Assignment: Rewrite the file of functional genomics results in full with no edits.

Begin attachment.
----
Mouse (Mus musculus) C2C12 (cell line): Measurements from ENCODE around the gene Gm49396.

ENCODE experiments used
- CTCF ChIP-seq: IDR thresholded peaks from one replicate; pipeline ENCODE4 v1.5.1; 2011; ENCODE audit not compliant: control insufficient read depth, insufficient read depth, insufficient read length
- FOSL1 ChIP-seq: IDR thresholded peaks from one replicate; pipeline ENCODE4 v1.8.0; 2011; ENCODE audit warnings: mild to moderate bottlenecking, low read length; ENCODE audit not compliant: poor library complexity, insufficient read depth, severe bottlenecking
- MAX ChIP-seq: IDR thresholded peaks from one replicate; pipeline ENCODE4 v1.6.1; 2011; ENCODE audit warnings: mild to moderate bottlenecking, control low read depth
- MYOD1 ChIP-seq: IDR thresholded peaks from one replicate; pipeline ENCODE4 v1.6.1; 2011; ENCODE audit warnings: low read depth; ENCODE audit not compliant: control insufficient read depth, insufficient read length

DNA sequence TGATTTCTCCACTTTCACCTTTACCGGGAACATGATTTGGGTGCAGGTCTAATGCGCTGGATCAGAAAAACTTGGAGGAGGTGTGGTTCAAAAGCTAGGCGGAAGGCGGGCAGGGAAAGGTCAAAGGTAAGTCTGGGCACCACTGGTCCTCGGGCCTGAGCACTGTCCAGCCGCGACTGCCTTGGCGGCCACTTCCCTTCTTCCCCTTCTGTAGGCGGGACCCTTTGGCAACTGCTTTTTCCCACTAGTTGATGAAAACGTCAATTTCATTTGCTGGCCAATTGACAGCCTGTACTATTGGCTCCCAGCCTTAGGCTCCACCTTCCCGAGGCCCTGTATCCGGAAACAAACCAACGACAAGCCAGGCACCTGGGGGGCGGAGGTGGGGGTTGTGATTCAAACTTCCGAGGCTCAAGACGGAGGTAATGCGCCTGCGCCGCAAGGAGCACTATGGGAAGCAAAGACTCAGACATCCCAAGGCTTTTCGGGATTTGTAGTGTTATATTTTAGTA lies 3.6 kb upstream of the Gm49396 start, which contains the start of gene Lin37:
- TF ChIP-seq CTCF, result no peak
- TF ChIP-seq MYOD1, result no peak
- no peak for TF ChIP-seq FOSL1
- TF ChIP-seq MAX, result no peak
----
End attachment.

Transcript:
Mouse (Mus musculus) C2C12 (cell line): Measurements from ENCODE around the gene Gm49396.

ENCODE experiments used
- CTCF ChIP-seq: IDR thresholded peaks from one replicate; pipeline ENCODE4 v1.5.1; 2011; ENCODE audit not compliant: control insufficient read depth, insufficient read depth, insufficient read length
- FOSL1 ChIP-seq: IDR thresholded peaks from one replicate; pipeline ENCODE4 v1.8.0; 2011; ENCODE audit warnings: mild to moderate bottlenecking, low read length; ENCODE audit not compliant: poor library complexity, insufficient read depth, severe bottlenecking
- MAX ChIP-seq: IDR thresholded peaks from one replicate; pipeline ENCODE4 v1.6.1; 2011; ENCODE audit warnings: mild to moderate bottlenecking, control low read depth
- MYOD1 ChIP-seq: IDR thresholded peaks from one replicate; pipeline ENCODE4 v1.6.1; 2011; ENCODE audit warnings: low read depth; ENCODE audit not compliant: control insufficient read depth, insufficient read length

DNA sequence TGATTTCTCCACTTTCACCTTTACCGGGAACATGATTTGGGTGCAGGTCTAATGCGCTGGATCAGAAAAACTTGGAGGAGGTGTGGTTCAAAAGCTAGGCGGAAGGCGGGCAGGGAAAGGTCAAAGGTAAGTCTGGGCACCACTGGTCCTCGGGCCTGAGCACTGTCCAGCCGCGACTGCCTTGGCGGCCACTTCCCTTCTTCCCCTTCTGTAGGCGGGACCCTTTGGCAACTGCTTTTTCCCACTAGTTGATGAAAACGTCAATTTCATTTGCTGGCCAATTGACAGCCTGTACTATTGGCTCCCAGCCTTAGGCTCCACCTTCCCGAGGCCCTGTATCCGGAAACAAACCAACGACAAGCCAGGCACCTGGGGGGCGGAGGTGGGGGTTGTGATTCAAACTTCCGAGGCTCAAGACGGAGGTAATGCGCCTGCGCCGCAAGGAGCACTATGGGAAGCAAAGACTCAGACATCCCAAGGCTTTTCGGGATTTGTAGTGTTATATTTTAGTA lies 3.6 kb upstream of the Gm49396 start, which contains the start of gene Lin37:
- TF ChIP-seq CTCF, result no peak
- TF ChIP-seq MYOD1, result no peak
- no peak for TF ChIP-seq FOSL1
- TF ChIP-seq MAX, result no peak